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To alleviate student stress, Princeton must expand the pass/D/fail option

The interior of a neo-gothic lecture hall
McCosh 50 is the largest lecture hall on campus and often hosts midterm and final exams.
Candace Do / The Daily Princetonian

Let’s be honest, Princeton students are stressed about their grades. And there’s an easy fix that could help alleviate this stress: Princeton should extend the current three-week-long window to elect the pass/D/fail (PDF) option to allow students to PDF a class at any point in the semester. This change would help to reduce grading and GPA pressure, as well as relieve some student stress.

With Princeton’s Honor Code, and the grade-deflation that only recently became grade neutral whilst our peer institutions such as Harvard remain active practitioners of grade inflation, Princeton is well known for being academically challenging. According to research from 2019, Princeton’s average GPA of 3.49 ranks the lowest among all Ivy League schools, while the highest-GPA school, Brown, had an average GPA of 3.71. 


For most of us playing by the rules of the game in this world, your GPA is an important part of getting internships, jobs, and sports in graduate school programs. Since many firms — though oftentimes not explicitly stated on their job posts — use 3.5 as a benchmark to sift through piles of resumes, an average-GPA Princeton student would be less competitive than an average-GPA Brown student when faced against the resume screener. Many graduate school programs engage in similar GPA screening. It follows that GPA is an immediate concern for most students and a big factor in their school-related stress.

To make students less stressed about their grades and GPAs, and to improve their standing in the post-graduate market, we can make the PDF option more useful by allowing students to PDF a course at any time throughout the semester. The University may have originally envisioned the PDF option as a way for students to explore classes they’re interested in but not particularly skilled at. However, it has ultimately served as a way to protect students’ GPA from taking a hit, either due to these exploratory courses or distribution requirements. To a certain degree, this means that the PDF option is aimed at lessening students’ stress. Princeton’s pass/D/fail option grants a maximum of four PDF options throughout the four undergraduate years, with at most one being used per semester and none to be used on your departmental requirements.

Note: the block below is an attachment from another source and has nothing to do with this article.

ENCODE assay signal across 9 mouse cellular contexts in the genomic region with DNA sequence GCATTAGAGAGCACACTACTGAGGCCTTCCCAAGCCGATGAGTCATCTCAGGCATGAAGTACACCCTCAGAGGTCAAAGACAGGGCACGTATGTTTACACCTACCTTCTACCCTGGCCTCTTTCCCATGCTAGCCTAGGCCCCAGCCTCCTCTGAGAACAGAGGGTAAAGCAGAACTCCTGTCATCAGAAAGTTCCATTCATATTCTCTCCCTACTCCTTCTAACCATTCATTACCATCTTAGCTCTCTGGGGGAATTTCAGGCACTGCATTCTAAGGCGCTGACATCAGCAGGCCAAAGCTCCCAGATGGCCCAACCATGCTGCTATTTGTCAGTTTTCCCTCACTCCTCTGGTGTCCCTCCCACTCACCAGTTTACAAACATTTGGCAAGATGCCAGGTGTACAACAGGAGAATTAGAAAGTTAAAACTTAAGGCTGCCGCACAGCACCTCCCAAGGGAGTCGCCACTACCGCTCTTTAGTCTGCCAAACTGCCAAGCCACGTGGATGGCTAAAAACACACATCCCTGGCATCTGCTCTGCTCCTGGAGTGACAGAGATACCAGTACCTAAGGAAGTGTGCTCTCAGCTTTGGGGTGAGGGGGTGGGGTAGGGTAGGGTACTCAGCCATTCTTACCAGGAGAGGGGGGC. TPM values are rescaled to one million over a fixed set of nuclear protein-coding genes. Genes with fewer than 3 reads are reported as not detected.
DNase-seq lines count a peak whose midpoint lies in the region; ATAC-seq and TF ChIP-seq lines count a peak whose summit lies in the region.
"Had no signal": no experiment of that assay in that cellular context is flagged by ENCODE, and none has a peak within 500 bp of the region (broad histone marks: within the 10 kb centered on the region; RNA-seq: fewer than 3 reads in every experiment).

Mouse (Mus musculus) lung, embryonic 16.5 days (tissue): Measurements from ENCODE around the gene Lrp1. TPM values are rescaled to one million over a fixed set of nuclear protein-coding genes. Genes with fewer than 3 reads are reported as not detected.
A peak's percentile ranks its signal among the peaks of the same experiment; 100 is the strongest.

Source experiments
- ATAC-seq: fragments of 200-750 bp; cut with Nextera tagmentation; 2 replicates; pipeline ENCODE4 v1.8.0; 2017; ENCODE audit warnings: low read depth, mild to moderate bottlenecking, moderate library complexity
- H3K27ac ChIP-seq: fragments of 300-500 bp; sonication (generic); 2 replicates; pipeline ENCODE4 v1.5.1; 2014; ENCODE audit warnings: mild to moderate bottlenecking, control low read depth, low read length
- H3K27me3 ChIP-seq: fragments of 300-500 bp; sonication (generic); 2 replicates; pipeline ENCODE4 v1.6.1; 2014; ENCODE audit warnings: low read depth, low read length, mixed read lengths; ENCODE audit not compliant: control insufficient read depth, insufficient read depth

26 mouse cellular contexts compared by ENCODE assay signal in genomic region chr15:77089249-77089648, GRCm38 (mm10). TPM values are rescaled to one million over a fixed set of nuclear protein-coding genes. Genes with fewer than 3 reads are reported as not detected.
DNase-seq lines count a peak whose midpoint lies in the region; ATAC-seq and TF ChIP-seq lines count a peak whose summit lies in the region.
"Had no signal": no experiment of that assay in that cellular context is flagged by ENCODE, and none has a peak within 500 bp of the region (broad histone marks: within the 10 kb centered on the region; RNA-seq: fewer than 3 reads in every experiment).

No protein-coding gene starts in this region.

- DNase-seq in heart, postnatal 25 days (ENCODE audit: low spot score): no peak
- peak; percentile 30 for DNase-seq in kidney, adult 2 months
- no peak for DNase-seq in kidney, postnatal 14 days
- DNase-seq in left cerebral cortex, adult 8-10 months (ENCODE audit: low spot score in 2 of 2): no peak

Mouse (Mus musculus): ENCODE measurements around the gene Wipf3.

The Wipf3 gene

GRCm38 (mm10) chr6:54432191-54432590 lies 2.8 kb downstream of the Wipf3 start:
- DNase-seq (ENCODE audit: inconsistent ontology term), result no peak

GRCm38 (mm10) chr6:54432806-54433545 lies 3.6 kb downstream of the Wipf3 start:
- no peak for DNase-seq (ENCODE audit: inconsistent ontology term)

During the period of peak COVID-19 restrictions, the PDF option regulation was loosened to accommodate students with online learning. The loosened PDF option enabled students to PDF more than one course in a semester, and even allowed it to be used on traditionally off-limits courses such as departmental requirements, the writing seminar, and the BSE prerequisites. My AASA (Asian American Student Association) ORFE mentor told me that, during this period, she PDF’ed two ORFE departmental requirements and subsequently landed an internship at a prestigious firm. Another Princeton alumna shared that it was thanks to PDF-ing her lowest course grades during COVID that she was able to save her GPA from sinking. This ultimately helped her get — or rather, did not hinder her from getting — into a top consulting firm. 

The COVID-era PDF expansion was important for these alumni. Once again, allowing students to elect the PDF option at any time and to PDF departmental classes would take off another layer of stress that students have concerning grades and GPAs.

Additionally, students should be allowed to decide whether to PDF a course after final grades come out. Currently, the registrar requires students to make a final decision on the grading basis of their courses between the seventh and ninth week of the semester. However, this is not the most effective use of the PDF option for many students. In some courses, the midterm grade only reflects 25 percent of one’s grade for the course, and for others, the midterm grade reflects only the student’s score on the midterm exam without considering any other components of the course grade. Some students regret having not chosen the PDF option after a less-than-stellar performance on their course final, which could make up to 50 percent of their entire course grade. In other scenarios, students have mistakenly PDF’ed a course they would have received an A in after performing better in the second half of the semester than in the first.

We should normalize PDF-ing a class, especially for first-years, who sometimes hear from professors that the PDF option means that you’ve made a mistake. When I was a frosh, taking a course in the huge McCosh 50 classroom, the professor told us that if employers see a “P” on your transcript they are going to assume you received a “C-.” The professor was trying to discourage the use of the PDF option solely for the purpose of avoiding a “B” on your transcript. However, having gone through the career recruiting process, I find that employers, who don’t always require a copy of your transcript as part of the application, prefer a high GPA. After all, if the PDF option is aimed to lessen students’ academic stress, it should make the process surrounding electing PDF as stressless and painless as possible. 


Kelsey Ji is a junior from Cambridge, Massachusetts majoring in Operations Research and Financial Engineering. She can be reached at

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